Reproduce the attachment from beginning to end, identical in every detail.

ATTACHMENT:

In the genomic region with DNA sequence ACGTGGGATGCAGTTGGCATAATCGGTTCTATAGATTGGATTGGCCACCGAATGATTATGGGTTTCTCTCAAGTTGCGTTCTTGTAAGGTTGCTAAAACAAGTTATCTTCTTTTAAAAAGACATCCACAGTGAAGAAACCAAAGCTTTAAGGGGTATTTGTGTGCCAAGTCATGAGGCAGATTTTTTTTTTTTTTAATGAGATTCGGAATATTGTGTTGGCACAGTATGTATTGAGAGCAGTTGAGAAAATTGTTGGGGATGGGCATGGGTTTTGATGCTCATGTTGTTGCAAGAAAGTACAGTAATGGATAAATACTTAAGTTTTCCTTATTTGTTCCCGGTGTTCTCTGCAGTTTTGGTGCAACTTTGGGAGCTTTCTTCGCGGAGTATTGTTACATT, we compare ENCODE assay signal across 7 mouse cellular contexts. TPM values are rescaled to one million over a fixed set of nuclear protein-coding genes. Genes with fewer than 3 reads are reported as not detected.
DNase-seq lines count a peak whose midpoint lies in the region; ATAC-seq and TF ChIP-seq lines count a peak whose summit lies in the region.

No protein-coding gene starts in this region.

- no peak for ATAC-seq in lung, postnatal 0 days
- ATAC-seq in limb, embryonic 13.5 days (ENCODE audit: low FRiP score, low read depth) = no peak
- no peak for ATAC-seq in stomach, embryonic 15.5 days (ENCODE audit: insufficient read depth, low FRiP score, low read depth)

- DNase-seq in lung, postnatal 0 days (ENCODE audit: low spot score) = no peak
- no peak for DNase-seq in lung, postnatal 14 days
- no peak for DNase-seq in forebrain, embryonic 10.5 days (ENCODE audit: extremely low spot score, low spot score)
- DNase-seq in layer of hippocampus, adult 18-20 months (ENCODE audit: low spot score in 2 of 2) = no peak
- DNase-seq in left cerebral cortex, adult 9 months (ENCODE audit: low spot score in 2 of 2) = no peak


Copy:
In the genomic region with DNA sequence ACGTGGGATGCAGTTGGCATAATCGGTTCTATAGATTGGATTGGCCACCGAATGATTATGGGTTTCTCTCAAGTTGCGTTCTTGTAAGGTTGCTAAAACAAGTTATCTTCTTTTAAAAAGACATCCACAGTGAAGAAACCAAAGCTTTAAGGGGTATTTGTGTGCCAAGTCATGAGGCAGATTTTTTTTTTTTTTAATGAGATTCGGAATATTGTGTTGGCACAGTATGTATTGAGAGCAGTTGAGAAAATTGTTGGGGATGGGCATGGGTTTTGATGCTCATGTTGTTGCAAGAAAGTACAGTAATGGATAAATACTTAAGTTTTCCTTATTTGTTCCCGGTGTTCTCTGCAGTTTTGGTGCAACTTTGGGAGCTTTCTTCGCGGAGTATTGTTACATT, we compare ENCODE assay signal across 7 mouse cellular contexts. TPM values are rescaled to one million over a fixed set of nuclear protein-coding genes. Genes with fewer than 3 reads are reported as not detected.
DNase-seq lines count a peak whose midpoint lies in the region; ATAC-seq and TF ChIP-seq lines count a peak whose summit lies in the region.

No protein-coding gene starts in this region.

- no peak for ATAC-seq in lung, postnatal 0 days
- ATAC-seq in limb, embryonic 13.5 days (ENCODE audit: low FRiP score, low read depth) = no peak
- no peak for ATAC-seq in stomach, embryonic 15.5 days (ENCODE audit: insufficient read depth, low FRiP score, low read depth)

- DNase-seq in lung, postnatal 0 days (ENCODE audit: low spot score) = no peak
- no peak for DNase-seq in lung, postnatal 14 days
- no peak for DNase-seq in forebrain, embryonic 10.5 days (ENCODE audit: extremely low spot score, low spot score)
- DNase-seq in layer of hippocampus, adult 18-20 months (ENCODE audit: low spot score in 2 of 2) = no peak
- DNase-seq in left cerebral cortex, adult 9 months (ENCODE audit: low spot score in 2 of 2) = no peak